“Financial Aid for college to middle class students will suffer due to the reduction in the Asset Protection Allowance.”, according to William Porti at The College Advisor; a Wexford, PA College Planning firm.
Your family’s EFC is the number one driver of Need based aid and the Asset Protection Allowance takes a certain portion of savings and removes it from the equation used to calculate your EFC.
Every $10,000 decrease in the asset protection allowance may cut a student’s financial aid eligibility by as much as $564. So, the $33,700 decrease in the asset protection allowance for a 48-year-old parent from 2009 school year to 2016 school year may decrease a student’s eligibility for need-based financial aid by as much as $1,900 per year. For a dependent student whose parent is 65 years old, the $54,400 decrease in the asset protection allowance over the same period may reduce aid eligibility by as much as $3,068 per year.
The asset protection allowance is now so low that it does not protect basic assets from being assessed by the federal financial aid formula. For example, personal finance experts recommend that people save at least 6 months’ salary in an emergency fund to cover unforeseen expenses and job loss. The asset protection allowance now covers only a portion of the money in the typical parents’ emergency fund.
The asset protection allowance also does not protect money that parents have saved to pay for their children’s college education. The money that you’ve saved for college will actually count against you in the financial aid formula. The average amount of money in a 529 college savings plan was $20,700 according to the College Savings Plan Network, an amount greater than the asset protection allowance for most parents of college-age children.
Cause of the Decreases in the Asset Protection Allowance. The asset protection allowance tables are revised annually according to rules specified by the Higher Education Act of 1965 in 20 USC 1087rr(d). The asset protection allowance depends to a great extent on the difference between the current moderate family income and the current average Social Security retirement benefits, which can change significantly from one year to the next. When average Social Security retirement benefits increase faster than the increase in a moderate family income, the gap is smaller, leading to a smaller asset protection allowance. The moderate family income has been flat or decreasing while the average Social Security retirement benefit has continued to increase, causing a sharp decline in the asset protection allowance.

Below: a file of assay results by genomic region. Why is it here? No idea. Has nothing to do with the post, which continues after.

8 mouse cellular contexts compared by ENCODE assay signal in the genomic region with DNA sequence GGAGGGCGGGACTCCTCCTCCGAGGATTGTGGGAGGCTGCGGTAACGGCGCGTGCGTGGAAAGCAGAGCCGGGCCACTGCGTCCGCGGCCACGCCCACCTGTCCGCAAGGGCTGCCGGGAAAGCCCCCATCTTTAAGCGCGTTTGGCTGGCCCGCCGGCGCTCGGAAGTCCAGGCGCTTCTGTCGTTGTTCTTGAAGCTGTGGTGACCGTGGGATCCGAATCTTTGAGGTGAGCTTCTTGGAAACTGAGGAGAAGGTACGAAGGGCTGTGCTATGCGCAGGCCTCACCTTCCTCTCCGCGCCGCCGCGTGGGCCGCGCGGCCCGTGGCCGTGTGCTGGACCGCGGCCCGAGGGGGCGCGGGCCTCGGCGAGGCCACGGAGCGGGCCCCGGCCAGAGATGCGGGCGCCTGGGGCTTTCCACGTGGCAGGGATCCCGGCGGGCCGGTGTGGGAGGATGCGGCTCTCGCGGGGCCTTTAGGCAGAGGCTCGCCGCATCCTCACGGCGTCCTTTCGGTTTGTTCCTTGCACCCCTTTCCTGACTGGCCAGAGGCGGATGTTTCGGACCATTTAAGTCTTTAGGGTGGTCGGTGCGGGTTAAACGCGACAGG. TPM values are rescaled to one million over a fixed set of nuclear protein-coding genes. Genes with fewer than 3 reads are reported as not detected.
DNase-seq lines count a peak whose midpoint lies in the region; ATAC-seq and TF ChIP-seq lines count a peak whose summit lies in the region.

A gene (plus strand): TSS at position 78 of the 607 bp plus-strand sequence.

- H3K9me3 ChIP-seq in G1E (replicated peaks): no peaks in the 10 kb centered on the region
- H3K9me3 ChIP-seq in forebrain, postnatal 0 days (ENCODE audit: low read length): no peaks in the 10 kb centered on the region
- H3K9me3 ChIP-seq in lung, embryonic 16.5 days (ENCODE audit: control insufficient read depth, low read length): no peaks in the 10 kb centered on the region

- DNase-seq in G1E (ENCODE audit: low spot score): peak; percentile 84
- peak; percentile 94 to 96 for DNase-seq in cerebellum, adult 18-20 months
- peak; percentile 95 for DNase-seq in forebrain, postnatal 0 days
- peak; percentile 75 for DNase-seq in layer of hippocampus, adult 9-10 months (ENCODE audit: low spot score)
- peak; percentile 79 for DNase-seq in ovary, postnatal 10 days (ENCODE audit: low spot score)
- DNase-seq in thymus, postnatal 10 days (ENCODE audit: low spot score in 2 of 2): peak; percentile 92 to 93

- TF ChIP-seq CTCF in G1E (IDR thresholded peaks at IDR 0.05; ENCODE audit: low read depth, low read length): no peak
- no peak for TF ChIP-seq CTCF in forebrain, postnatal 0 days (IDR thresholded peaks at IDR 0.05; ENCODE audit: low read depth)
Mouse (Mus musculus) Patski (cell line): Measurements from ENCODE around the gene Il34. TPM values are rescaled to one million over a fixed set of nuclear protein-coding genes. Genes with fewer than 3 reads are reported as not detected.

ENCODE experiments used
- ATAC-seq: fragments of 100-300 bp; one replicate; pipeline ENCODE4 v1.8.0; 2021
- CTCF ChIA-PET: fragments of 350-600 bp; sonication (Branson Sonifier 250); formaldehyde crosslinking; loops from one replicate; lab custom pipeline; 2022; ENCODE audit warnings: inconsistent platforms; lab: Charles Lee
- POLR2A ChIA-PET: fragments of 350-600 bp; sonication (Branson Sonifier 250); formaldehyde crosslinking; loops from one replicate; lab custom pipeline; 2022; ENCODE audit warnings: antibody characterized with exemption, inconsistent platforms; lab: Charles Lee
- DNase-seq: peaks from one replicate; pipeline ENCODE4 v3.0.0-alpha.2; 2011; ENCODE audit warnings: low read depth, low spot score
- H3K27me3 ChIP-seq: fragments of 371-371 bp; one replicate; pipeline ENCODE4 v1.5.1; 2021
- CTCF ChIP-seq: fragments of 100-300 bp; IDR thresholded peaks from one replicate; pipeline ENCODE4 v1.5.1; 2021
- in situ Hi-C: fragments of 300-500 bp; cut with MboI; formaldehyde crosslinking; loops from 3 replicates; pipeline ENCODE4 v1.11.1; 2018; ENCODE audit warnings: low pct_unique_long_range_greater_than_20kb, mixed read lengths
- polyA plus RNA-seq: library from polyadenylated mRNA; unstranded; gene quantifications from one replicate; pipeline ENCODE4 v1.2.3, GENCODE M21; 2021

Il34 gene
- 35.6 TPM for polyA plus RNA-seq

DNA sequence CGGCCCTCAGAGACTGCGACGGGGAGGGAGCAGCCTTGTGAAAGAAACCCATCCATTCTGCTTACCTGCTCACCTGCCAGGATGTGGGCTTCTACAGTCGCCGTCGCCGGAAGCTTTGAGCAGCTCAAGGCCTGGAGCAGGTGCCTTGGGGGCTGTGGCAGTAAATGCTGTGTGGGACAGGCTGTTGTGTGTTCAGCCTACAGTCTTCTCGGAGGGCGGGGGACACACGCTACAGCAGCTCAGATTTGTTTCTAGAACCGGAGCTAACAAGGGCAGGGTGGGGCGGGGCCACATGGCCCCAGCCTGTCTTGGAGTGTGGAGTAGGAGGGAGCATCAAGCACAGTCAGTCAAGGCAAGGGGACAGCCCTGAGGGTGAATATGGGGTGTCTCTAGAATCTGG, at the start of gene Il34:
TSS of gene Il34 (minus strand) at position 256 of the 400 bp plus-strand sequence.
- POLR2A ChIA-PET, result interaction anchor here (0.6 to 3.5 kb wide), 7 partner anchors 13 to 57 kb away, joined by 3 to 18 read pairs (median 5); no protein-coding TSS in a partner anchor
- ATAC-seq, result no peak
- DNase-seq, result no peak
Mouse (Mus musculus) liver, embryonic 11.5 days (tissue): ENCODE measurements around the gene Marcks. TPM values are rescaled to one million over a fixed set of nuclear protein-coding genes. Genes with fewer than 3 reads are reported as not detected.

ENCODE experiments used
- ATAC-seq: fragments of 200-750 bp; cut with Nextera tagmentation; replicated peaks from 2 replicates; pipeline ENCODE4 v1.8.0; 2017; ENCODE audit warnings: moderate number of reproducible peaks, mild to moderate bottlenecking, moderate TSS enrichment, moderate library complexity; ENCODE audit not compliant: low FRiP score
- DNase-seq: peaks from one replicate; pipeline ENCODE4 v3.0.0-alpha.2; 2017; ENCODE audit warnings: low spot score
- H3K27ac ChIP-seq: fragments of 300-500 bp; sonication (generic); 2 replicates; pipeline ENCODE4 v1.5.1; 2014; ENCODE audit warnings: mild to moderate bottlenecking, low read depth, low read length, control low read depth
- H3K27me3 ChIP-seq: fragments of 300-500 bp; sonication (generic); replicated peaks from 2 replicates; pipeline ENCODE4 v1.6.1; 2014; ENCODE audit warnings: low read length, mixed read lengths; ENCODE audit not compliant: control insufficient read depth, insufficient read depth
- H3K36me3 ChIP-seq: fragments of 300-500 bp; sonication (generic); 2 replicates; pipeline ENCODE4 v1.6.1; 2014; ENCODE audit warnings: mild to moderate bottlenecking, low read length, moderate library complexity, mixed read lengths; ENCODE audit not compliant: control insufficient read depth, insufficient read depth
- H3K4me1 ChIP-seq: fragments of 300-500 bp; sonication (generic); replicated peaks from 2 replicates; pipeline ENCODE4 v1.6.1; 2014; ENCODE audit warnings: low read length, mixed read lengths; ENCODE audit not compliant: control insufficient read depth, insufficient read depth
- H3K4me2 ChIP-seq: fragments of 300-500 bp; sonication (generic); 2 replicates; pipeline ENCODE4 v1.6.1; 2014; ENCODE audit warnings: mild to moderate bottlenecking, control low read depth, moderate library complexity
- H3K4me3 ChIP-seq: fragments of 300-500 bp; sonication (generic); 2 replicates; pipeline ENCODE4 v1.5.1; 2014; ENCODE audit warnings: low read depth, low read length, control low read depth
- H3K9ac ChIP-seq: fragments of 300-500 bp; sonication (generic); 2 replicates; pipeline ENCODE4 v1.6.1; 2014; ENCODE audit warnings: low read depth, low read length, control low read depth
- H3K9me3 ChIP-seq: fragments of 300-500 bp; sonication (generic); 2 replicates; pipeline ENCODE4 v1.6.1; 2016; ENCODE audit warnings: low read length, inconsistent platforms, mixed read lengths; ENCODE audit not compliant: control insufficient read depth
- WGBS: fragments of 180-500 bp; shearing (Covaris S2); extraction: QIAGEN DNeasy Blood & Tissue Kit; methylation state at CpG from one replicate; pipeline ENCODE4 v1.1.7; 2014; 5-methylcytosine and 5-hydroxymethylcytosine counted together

If current trends continue, the asset protection allowance will disappear entirely in just a few more years.
Since the asset protection allowance depends on current income and retirement benefit figures, it can vary significantly from one year to the next. Even college financial aid professionals often find this lack of stability in the asset protection allowance to be confusing. If you do not know your EFC or your families Asset Protection allowance, please contact The College Advisor at 866-244-9971. We will provide this information to you Free of charge.